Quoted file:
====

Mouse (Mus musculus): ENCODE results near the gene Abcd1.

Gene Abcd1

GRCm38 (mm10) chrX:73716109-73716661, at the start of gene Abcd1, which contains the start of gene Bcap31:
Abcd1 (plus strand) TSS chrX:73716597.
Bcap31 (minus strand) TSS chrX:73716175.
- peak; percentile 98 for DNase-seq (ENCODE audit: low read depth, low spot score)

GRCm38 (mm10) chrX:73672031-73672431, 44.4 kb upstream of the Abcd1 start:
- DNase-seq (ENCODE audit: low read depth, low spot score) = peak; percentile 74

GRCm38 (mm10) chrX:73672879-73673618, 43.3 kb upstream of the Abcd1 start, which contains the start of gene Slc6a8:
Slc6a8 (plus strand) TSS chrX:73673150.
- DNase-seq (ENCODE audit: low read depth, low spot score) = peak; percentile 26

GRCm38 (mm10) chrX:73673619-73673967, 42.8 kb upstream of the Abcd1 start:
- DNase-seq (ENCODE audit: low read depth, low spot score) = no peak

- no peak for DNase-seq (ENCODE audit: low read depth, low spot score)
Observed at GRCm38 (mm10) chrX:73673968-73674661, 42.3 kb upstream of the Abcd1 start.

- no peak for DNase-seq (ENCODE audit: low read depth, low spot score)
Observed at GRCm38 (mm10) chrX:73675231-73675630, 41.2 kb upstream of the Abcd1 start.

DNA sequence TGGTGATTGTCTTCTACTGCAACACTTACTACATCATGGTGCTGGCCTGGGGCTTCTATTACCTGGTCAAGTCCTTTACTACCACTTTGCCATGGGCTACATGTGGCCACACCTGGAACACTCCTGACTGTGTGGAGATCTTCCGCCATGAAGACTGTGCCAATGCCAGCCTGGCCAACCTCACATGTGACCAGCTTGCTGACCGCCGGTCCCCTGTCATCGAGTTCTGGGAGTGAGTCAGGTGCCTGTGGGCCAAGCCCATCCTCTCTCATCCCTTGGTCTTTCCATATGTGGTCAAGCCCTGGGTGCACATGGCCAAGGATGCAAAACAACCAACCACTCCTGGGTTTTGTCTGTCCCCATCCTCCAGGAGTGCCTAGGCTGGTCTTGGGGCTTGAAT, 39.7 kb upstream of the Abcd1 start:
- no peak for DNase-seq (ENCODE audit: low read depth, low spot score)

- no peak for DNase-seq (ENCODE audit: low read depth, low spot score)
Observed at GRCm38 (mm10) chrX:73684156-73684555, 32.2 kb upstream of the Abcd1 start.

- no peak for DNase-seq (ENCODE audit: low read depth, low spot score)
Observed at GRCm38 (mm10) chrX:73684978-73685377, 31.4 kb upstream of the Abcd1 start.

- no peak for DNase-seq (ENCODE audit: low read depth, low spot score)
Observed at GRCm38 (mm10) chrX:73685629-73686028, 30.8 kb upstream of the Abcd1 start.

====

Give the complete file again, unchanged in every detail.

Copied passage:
Mouse (Mus musculus): ENCODE results near the gene Abcd1.

Gene Abcd1

GRCm38 (mm10) chrX:73716109-73716661, at the start of gene Abcd1, which contains the start of gene Bcap31:
Abcd1 (plus strand) TSS chrX:73716597.
Bcap31 (minus strand) TSS chrX:73716175.
- peak; percentile 98 for DNase-seq (ENCODE audit: low read depth, low spot score)

GRCm38 (mm10) chrX:73672031-73672431, 44.4 kb upstream of the Abcd1 start:
- DNase-seq (ENCODE audit: low read depth, low spot score) = peak; percentile 74

GRCm38 (mm10) chrX:73672879-73673618, 43.3 kb upstream of the Abcd1 start, which contains the start of gene Slc6a8:
Slc6a8 (plus strand) TSS chrX:73673150.
- DNase-seq (ENCODE audit: low read depth, low spot score) = peak; percentile 26

GRCm38 (mm10) chrX:73673619-73673967, 42.8 kb upstream of the Abcd1 start:
- DNase-seq (ENCODE audit: low read depth, low spot score) = no peak

- no peak for DNase-seq (ENCODE audit: low read depth, low spot score)
Observed at GRCm38 (mm10) chrX:73673968-73674661, 42.3 kb upstream of the Abcd1 start.

- no peak for DNase-seq (ENCODE audit: low read depth, low spot score)
Observed at GRCm38 (mm10) chrX:73675231-73675630, 41.2 kb upstream of the Abcd1 start.

DNA sequence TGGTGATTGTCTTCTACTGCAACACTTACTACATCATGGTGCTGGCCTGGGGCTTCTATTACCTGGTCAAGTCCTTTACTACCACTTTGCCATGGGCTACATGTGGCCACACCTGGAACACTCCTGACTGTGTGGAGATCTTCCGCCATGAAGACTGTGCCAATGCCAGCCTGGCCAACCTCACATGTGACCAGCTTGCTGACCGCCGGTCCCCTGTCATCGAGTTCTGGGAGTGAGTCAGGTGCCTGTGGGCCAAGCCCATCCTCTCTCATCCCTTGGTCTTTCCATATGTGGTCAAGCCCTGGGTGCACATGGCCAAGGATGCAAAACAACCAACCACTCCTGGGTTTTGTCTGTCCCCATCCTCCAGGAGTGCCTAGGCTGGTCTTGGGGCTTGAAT, 39.7 kb upstream of the Abcd1 start:
- no peak for DNase-seq (ENCODE audit: low read depth, low spot score)

- no peak for DNase-seq (ENCODE audit: low read depth, low spot score)
Observed at GRCm38 (mm10) chrX:73684156-73684555, 32.2 kb upstream of the Abcd1 start.

- no peak for DNase-seq (ENCODE audit: low read depth, low spot score)
Observed at GRCm38 (mm10) chrX:73684978-73685377, 31.4 kb upstream of the Abcd1 start.

- no peak for DNase-seq (ENCODE audit: low read depth, low spot score)
Observed at GRCm38 (mm10) chrX:73685629-73686028, 30.8 kb upstream of the Abcd1 start.